The U.S. Environmental Protection Agency (EPA) is positioning to pick up enforcement efforts in the near future. In March, the EPA issued a temporary policy memorandum suspending enforcement of certain environmental requirements in light of the COVID-19 pandemic. However, the reprieve now has an end date. On June 29, 2020, the EPA issued a memorandum titled, COVID-19 Implications for EPA’s Enforcement and Compliance Assurance Program: Addendum on Termination, that announced it plans to terminate the temporary enforcement policy on August 31, 2020.

EPA Response to COVID-19

As discussed in a prior article, on March 26, the EPA issued a policy allowing for the agency’s enforcement discretion during the pandemic. To be eligible for enforcement discretion, the EPA policy requires facilities to document decisions made to prevent or mitigate noncompliance and demonstrate how the noncompliance was caused by the COVID-19 pandemic. Under the policy, the EPA does not plan to seek penalties for violations of routine compliance monitoring, integrity testing, sampling, laboratory analysis, training, and reporting or certification obligations in situations where the EPA agrees that COVID-19 was the cause of the noncompliance and the entity provides supporting documentation to the EPA upon request. 

While the regulated community appreciated that the EPA relaxed its enforcement in response to COVID-19, the policy received significant criticism from environmental groups and certain members of Congress. Critics argued that the EPA had effectively given companies the green light to violate environmental laws. Several states also filed suit, challenging the temporary enforcement policy.

Termination of COVID-19 Temporary Enforcement Policy

The EPA now plans to end its temporary policy on August 31, 2020. In support, the agency noted that “new federal guidelines and directives have been issued to support both the public health response and economic recovery efforts” and that “[a]s state and local restrictions are relaxed or lifted, so too may the restrictions that potentially impede regulatory compliance, reducing the circumstances in which the temporary policy may apply.”

The EPA’s memo also indicates that it could end the policy sooner than August 31. “In addition, the EPA may terminate this temporary policy (i.e., indicate it does not apply to future noncompliance) on a state or national basis, in whole or in part, at any earlier time, taking into account changing conditions in a state or region of the country, including as appropriate the expiration or lifting of ‘stay at home’ orders in a state, the status of federal and/or state COVID- 19 public health emergency guidelines, and/or other relevant factors or considerations,” the memo states. If the EPA does terminate its temporary policy prior to August 31, either on the national or local level, it will provide prior notification of at least seven days.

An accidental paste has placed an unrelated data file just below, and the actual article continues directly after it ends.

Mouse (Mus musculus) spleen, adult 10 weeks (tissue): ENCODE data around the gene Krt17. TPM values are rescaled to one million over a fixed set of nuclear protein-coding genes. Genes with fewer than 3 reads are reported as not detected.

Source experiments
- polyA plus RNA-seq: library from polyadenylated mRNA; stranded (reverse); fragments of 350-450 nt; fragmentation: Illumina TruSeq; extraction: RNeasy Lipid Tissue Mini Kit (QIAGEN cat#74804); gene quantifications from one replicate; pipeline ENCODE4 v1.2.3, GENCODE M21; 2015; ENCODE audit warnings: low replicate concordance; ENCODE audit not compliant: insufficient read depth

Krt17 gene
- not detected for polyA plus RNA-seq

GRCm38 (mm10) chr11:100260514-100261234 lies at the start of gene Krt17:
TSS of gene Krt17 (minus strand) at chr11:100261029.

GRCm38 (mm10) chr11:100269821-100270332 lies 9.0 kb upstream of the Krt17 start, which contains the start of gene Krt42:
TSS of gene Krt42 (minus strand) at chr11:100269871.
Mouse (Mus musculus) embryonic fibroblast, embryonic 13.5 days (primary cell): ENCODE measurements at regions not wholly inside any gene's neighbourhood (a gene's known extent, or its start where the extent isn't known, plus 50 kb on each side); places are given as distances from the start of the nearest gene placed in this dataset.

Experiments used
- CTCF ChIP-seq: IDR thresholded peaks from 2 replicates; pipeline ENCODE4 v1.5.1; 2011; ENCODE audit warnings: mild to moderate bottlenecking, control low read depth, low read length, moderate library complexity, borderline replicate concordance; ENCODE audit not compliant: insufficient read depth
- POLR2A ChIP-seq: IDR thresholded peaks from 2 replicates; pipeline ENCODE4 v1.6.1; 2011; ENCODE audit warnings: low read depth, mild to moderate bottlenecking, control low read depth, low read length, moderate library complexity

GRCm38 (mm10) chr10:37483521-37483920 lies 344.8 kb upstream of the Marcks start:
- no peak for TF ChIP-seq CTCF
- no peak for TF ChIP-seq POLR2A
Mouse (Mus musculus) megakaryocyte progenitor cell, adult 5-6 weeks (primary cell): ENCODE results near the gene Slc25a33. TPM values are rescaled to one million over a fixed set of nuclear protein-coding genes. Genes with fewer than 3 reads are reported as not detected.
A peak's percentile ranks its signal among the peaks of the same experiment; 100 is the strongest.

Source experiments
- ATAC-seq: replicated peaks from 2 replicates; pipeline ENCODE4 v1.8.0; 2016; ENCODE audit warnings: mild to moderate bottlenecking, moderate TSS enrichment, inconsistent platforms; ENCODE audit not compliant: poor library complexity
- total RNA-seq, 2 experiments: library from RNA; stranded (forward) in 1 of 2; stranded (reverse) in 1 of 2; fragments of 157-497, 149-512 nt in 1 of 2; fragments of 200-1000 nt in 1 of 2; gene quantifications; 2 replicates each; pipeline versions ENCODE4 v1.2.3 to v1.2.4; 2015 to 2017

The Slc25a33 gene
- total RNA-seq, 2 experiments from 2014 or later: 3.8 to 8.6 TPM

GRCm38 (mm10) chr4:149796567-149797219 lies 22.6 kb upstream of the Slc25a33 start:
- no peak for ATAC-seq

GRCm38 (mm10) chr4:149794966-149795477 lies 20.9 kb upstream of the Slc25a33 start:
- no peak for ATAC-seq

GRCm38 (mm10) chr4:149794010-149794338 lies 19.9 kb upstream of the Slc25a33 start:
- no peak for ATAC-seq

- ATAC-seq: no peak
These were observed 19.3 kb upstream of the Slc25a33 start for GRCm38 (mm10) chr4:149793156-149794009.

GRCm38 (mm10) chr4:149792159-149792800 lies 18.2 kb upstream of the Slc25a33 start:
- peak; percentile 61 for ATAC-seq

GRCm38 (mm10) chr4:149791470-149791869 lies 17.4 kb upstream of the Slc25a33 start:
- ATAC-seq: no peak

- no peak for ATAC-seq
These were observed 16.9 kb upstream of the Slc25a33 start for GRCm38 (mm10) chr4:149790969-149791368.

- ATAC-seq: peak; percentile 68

Even when the policy is terminated, the EPA may still exercise enforcement discretion on a case-by-case basis. “Nothing herein limits the ability of the EPA to exercise enforcement discretion on a case-by-case basis regarding any noncompliance, including noncompliance caused by the COVID-19 public health emergency, before or after the temporary policy is terminated,” the memo states. “This includes the situation in which a person or entity makes a reasonable attempt to comply with guidance from the Centers for Disease Control and Prevention or other agencies regarding actions suggested to stem the transmission and spread of COVID-19, which the person or entity reasonably deems applicable to its circumstances.”

Key Takeaway Regulated entities should be prepared for the EPA to return to business as usual by August 31, if not sooner. If you have paused any environmental monitoring and reporting activities in response to COVID-19, it is time to start preparing to come back into compliance.

If you have questions, please contact us

If you have any questions or if you would like to discuss the matter further, please contact me, Dan McKillop, or the Scarinci Hollenbeck attorney with whom you work, at 201-896-4100.